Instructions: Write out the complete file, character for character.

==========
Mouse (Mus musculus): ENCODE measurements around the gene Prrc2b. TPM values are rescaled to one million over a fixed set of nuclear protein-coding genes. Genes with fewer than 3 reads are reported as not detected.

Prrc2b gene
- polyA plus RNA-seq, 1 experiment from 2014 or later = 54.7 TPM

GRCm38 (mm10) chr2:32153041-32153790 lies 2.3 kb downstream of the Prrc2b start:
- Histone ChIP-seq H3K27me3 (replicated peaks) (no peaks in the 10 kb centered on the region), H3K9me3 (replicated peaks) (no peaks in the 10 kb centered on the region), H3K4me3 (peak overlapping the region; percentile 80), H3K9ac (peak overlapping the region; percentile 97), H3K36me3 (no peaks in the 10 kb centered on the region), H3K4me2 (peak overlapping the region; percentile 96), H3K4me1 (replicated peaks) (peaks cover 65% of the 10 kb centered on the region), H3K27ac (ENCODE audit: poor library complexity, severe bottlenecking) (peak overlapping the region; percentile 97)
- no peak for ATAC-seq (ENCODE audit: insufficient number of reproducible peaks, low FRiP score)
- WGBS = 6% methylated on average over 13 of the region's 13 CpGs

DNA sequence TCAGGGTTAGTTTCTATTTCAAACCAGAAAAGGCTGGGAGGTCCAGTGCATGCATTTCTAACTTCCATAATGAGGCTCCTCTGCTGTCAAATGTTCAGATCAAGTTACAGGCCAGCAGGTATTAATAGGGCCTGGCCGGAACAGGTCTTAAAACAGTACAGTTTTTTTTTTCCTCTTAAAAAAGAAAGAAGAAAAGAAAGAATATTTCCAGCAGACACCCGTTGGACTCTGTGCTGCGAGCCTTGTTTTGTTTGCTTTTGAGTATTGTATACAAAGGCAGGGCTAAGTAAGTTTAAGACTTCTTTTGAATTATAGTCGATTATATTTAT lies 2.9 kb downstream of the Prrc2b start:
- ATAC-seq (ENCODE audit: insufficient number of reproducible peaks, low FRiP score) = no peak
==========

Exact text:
Mouse (Mus musculus): ENCODE measurements around the gene Prrc2b. TPM values are rescaled to one million over a fixed set of nuclear protein-coding genes. Genes with fewer than 3 reads are reported as not detected.

Prrc2b gene
- polyA plus RNA-seq, 1 experiment from 2014 or later = 54.7 TPM

GRCm38 (mm10) chr2:32153041-32153790 lies 2.3 kb downstream of the Prrc2b start:
- Histone ChIP-seq H3K27me3 (replicated peaks) (no peaks in the 10 kb centered on the region), H3K9me3 (replicated peaks) (no peaks in the 10 kb centered on the region), H3K4me3 (peak overlapping the region; percentile 80), H3K9ac (peak overlapping the region; percentile 97), H3K36me3 (no peaks in the 10 kb centered on the region), H3K4me2 (peak overlapping the region; percentile 96), H3K4me1 (replicated peaks) (peaks cover 65% of the 10 kb centered on the region), H3K27ac (ENCODE audit: poor library complexity, severe bottlenecking) (peak overlapping the region; percentile 97)
- no peak for ATAC-seq (ENCODE audit: insufficient number of reproducible peaks, low FRiP score)
- WGBS = 6% methylated on average over 13 of the region's 13 CpGs

DNA sequence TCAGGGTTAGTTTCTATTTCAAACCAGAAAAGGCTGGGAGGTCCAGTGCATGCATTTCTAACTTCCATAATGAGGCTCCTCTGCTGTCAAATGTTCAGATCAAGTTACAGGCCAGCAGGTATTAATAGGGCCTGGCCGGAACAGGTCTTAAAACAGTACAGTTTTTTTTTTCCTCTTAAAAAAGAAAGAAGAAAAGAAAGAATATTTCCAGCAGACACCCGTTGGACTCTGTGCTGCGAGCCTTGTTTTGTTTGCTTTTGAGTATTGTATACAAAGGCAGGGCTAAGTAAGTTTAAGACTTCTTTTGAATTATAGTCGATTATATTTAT lies 2.9 kb downstream of the Prrc2b start:
- ATAC-seq (ENCODE audit: insufficient number of reproducible peaks, low FRiP score) = no peak